Why Women Love True Crime

What Women Really Think
Jan. 15 2010 4:18 PM

Why Women Love True Crime

There's a new study out that says women are bigger fans of true crime -defined by the Web site ScienceDaily as the "genre of nonfiction books is based on gruesome topics such as rape and murder"-than men are. According to research initially published in Social Psychological and Personality Science , "what makes these books appealing to women are relevant in terms of preventing or surviving a crime...By learning escape tips women learn survival strategies they can use if actually kidnapped or held captive."

Reading the research, it seems like the authors are making fairly unfounded assumptions about why women prefer true crime-it doesn't actually seem fear-based at all. In one experiment, participants of both genders were asked to choose between a true crime book that pondered psychological motivations for the killer and another that didn't. More women chose the book that included the psychological motivations. The study's authors write, "Such understanding might increase a woman’s chances of detecting the signs that a jealous ex-lover or stranger may turn violent."

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Or maybe women just prefer knowing the psychology of a situation because they find it thrilling-not because they wish to apply it to their own lives. As someone who has read Helter Skelter more than once , I certainly enjoy the true-crime genre, but I don't find tales of violent death intriguing because I fear it happening to me. In the case of Helter Skelter , I was curious about how all those nice suburban high school girls ended up murdering in the name of Charlie Manson and how their stories fit into the cultural upheaval that was going on around them during the '60s. I'm not interested in the Manson women because I secretly fear that my perky girl friends are going to murder me eventually. Still other women may be interested in true crime for more titilating reasons: They're sort of turned on by it. When Daniel Bergner posted calls for women's sexual fantasies on his DoubleX Desire Lab blog , he received many responses from women who enjoyed rape fantasies. Either way, the notion that women who like true crime are only reading it to assuage their fears seems like a misguided intellectual leap.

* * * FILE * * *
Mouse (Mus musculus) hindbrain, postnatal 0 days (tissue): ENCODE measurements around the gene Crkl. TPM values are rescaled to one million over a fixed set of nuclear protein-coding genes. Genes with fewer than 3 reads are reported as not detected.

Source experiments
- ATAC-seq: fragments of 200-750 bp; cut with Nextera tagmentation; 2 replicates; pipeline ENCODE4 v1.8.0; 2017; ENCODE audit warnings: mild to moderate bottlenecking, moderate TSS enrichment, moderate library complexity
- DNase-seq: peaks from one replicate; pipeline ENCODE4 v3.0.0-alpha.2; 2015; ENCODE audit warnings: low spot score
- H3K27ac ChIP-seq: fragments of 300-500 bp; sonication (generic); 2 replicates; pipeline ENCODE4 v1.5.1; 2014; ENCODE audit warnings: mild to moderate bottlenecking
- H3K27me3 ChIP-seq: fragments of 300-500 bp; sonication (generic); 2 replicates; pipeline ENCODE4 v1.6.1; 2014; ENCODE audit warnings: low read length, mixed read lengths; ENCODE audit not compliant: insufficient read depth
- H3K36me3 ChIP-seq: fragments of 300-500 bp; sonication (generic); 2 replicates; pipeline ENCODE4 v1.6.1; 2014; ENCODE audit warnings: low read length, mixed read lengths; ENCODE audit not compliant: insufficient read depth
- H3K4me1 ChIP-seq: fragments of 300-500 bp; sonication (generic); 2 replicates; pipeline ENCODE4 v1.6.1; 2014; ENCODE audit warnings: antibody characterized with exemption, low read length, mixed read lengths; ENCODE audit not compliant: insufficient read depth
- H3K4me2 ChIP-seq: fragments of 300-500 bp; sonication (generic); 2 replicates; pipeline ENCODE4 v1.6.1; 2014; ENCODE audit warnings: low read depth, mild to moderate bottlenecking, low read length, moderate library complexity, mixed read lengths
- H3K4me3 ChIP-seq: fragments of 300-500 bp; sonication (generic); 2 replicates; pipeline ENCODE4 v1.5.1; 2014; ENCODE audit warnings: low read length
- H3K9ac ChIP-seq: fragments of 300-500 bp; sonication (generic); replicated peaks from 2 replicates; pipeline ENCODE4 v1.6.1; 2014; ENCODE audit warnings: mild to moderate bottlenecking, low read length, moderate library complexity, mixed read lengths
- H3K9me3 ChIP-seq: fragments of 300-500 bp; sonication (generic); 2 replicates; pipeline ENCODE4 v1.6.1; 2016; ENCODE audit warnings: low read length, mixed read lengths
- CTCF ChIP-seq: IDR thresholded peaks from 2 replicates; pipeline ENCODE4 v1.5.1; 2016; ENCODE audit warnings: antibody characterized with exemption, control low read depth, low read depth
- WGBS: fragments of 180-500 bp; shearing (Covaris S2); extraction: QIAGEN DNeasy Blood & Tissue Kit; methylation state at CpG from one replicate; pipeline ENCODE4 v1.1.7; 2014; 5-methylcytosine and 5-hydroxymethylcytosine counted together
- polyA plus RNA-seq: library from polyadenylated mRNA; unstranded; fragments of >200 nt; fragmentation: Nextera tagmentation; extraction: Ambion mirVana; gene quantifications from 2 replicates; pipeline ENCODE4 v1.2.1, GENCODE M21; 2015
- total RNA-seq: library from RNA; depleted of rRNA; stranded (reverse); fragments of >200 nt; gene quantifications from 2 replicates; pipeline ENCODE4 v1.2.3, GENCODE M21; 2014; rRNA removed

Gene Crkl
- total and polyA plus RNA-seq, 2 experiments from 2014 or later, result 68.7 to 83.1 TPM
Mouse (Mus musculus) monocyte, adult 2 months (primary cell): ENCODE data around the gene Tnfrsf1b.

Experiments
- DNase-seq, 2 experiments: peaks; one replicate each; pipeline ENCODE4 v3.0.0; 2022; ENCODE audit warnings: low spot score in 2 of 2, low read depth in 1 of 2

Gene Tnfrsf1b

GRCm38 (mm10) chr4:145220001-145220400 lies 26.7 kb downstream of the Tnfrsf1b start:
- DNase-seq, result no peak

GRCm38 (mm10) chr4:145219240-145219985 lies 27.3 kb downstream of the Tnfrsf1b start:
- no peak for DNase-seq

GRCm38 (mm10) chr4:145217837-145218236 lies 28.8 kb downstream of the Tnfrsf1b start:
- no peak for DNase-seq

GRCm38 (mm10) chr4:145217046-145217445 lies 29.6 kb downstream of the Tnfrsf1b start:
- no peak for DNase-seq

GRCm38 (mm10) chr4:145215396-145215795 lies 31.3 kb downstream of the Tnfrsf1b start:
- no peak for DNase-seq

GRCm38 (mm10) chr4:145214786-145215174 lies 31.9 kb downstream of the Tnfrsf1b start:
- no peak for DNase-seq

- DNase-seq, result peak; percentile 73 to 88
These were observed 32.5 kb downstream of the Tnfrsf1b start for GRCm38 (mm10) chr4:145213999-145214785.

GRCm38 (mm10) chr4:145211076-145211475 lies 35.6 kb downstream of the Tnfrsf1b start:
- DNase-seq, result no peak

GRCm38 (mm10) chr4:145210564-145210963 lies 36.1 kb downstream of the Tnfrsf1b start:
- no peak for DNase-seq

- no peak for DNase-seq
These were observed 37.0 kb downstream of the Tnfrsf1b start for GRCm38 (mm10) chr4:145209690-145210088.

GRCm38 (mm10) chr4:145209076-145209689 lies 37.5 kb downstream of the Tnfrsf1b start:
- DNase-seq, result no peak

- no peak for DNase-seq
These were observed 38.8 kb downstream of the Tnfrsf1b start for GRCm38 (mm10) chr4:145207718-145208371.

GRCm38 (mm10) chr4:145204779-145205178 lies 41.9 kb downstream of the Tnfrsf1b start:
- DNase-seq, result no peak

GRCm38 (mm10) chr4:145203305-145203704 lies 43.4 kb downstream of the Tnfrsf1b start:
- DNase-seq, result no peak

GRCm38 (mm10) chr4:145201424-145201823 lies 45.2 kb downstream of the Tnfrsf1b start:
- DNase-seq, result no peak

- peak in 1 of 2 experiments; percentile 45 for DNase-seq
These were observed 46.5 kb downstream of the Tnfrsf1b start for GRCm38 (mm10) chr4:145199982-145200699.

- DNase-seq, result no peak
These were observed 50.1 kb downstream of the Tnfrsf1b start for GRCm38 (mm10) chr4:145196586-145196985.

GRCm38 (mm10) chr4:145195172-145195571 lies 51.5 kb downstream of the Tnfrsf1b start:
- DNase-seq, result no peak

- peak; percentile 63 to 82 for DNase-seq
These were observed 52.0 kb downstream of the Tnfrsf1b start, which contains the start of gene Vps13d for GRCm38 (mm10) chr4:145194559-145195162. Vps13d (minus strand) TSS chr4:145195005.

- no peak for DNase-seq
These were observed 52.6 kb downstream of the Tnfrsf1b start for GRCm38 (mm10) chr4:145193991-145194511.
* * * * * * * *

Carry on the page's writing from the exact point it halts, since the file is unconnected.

Jessica Grose is a frequent Slate contributor and the author of the novel Sad Desk Salad. Follow her on Twitter.

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